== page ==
Two years ago, I requested a copy from Interlibrary Loan, not really believing one would show up. But it did, and I scanned its pages and spent a happy week translating it into English. I don't think much of the translation now (I think it fails to approximate Cardoza y Aragón's jubilant tone, even when he's describing death and suicide), but doing the work of translation, going line by line and word by word over the text, was a useful way of absorbing a book at a time when I was still nervous about my capacity to just go ahead and read long-form Spanish texts like I would English, without a dictionary at my elbow to help me out.

I'm not going to reproduce my full translation here — for one thing, because Cardoza y Aragón was astonishingly long-lived, surviving into the 1990s, it's still under copyright — but I did want to post the introduction by Ramón Gómez de la Serna, the godfather of the Spanish avant-garde, because I think it gives some of the flavor of the book and why I'm so fascinated by it.

PROLOGUE

Everything that exists to skin the world, turn it over, and show it swollen in order to awaken a true idea of it, seems to me very good.

In Cardoza y Aragón we see life revolved, in criss-crossed lines, without the moral torture of straight lines which must be abolished.

Imagination is bored with only one image. So many streetcars pass!

Nature must be fumigated with new images.

This book is a one-way ticket to travel on the piled-up roller coasters.

It bears repeating that works of art are what remain established, not aesthetics. If there is any genetic law persevering in art, rather than ushering it in from the past it is better to recreate it, in the hope of meeting it again.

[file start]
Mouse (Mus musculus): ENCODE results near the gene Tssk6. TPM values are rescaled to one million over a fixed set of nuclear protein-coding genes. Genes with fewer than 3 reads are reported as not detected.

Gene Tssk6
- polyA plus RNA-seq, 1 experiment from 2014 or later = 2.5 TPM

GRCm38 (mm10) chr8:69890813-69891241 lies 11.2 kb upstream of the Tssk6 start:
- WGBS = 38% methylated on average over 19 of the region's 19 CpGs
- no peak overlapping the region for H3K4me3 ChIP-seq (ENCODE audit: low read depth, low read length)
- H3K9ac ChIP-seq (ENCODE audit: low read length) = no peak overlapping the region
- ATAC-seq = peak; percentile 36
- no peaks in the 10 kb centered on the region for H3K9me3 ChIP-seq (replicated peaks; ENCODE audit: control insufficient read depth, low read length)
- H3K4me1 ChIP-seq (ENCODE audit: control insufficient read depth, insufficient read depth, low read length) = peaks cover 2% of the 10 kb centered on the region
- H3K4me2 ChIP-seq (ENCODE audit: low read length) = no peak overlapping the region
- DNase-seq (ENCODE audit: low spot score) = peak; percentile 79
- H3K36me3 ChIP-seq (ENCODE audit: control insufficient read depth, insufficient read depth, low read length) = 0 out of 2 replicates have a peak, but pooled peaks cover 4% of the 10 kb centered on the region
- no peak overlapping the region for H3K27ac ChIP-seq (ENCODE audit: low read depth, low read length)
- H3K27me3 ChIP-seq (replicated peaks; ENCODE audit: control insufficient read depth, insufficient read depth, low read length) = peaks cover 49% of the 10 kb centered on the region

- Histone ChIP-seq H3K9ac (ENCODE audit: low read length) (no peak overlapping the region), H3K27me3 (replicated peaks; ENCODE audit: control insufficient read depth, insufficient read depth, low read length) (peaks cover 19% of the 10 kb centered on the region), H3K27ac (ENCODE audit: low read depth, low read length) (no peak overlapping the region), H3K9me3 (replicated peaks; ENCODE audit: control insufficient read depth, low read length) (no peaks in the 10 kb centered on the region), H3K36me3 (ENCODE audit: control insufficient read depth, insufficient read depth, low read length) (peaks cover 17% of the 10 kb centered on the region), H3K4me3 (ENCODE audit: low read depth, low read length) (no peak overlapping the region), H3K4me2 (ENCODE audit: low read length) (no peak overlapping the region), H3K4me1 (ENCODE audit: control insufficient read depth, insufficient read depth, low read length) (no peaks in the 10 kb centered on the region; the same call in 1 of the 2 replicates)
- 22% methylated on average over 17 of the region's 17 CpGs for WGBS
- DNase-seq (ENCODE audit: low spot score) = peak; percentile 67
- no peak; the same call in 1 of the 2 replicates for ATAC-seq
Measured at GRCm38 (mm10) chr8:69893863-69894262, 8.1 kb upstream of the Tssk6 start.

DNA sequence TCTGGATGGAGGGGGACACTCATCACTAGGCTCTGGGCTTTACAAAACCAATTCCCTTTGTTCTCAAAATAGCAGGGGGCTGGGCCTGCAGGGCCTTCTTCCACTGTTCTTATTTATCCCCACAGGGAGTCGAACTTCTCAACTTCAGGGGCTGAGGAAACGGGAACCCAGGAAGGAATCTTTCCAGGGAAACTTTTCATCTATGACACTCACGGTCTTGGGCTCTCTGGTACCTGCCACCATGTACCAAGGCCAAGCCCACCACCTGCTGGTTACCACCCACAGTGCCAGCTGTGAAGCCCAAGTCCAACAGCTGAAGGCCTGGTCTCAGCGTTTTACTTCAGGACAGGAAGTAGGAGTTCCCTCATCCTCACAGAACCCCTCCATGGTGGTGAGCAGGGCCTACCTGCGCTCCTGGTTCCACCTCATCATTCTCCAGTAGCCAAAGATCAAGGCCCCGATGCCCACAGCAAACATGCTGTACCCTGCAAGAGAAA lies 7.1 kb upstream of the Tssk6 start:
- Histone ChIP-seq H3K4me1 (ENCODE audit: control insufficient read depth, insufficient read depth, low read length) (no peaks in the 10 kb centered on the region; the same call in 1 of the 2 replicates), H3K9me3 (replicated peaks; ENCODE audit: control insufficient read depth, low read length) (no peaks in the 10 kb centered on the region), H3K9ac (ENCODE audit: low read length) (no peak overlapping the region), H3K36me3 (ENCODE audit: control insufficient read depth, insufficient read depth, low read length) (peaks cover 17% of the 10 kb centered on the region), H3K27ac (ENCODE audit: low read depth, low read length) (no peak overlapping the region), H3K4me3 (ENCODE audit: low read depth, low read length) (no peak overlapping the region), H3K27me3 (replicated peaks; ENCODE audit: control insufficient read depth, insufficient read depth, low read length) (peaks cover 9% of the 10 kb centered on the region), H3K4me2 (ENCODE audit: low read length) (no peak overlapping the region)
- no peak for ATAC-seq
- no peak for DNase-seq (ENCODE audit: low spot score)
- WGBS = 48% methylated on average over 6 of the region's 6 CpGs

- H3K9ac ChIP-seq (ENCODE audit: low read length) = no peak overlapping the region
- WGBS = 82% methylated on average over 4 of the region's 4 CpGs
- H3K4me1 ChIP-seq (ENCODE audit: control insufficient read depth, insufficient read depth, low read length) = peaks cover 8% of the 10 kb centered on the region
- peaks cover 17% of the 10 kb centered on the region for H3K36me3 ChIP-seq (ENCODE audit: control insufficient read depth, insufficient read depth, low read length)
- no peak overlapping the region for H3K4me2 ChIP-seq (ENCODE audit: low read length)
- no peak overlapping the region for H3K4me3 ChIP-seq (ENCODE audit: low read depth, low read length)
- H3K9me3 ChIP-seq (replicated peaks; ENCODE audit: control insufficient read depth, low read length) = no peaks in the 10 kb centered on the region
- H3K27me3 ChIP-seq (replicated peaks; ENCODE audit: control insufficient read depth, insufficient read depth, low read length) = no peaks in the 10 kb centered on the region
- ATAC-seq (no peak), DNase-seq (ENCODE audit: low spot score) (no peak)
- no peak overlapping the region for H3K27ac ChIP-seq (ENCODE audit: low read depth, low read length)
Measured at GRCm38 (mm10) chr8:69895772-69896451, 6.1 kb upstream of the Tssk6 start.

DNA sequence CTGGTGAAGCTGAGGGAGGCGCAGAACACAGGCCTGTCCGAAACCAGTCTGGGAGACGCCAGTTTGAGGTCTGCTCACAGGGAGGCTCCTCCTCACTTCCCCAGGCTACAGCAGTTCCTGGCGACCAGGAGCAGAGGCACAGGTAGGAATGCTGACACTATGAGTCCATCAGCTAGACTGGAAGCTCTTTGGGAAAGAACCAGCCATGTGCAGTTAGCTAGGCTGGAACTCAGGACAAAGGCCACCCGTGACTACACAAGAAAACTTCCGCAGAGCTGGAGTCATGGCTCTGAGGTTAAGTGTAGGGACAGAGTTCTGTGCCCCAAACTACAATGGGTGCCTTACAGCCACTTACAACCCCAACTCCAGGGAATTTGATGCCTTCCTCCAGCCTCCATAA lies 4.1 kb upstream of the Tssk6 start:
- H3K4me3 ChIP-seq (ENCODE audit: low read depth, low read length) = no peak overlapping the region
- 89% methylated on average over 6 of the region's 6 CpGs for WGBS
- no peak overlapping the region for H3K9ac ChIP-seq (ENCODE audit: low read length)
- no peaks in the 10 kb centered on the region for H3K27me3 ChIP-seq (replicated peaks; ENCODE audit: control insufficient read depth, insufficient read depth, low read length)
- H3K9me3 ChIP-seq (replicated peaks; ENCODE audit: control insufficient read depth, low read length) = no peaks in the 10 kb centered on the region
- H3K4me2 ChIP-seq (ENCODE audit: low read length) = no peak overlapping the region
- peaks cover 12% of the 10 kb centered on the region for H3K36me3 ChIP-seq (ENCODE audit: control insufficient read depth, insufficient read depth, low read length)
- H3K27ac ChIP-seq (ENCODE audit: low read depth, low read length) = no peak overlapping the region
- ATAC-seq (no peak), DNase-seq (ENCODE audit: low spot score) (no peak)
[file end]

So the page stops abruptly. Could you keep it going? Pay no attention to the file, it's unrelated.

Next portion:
Under no pretext is there a need to allow into art the tendentious note of the pedagogues. All learning must be done in the shadow of crimes.

It is clear that art continually defines itself in each new thing that appears. Either it is a link in that endless definition or it is nothing. Cardoza y Aragón adds one link more.

Art is not one thing, art is what continues to be.

More than anything this book of Cardoza’s clarifies new art — there has never been anything besides new art, even in remotest antiquity — and in the great crossword square that is literature he solves his row of black spaces.

His Keemby is a harum-scarum sort, who fled from the house of his father after depriving him of his strongbox.

Keemby was an inveterate billiard-gamer, an adolescent god who dedicates himself to moving the orbs in his charge, those marble orbs with destinies as fixed as those of the heavens, and therefore, that carom against three banks that twice grazes the ball which should have been hit squarely has its preexistence written in the sidereal books.

Keemby has cosmic microbes in his brain, which chop up and combine his nervous cells in kaleidoscopic varieties. 

Keemby, encountering the enigma of the 20th century, a century, as he says, of two unknown quantities, renounces Algebra, strips off its binding and divides its pages in the afternoon, to see how the broken numbers ride the winds.

Within Keemby there is another volcano. All of Hispanic America is generally volcanic terrain. Keemby should be recorded on the map of imagination, pyramidal and with a crater on top.

Keemby is an expert shooter of the fairway stalls who smokes for free the cigars, cigarettes and sweets which are the prizes for target shooting.

The heroines of the stalls — few women are so heroic — who turn their profiles level with the rifle after having given the ammunition to the shooter, admire him. (They have feather-dusters pinned to the tips of their nipples.)

That vision of the moon dancing above the lightning rods of the Eiffel Tower “like an egg on a water-spout” is an image by a fairground sharp-shooter who has seen that magic dance of the egg over the spout.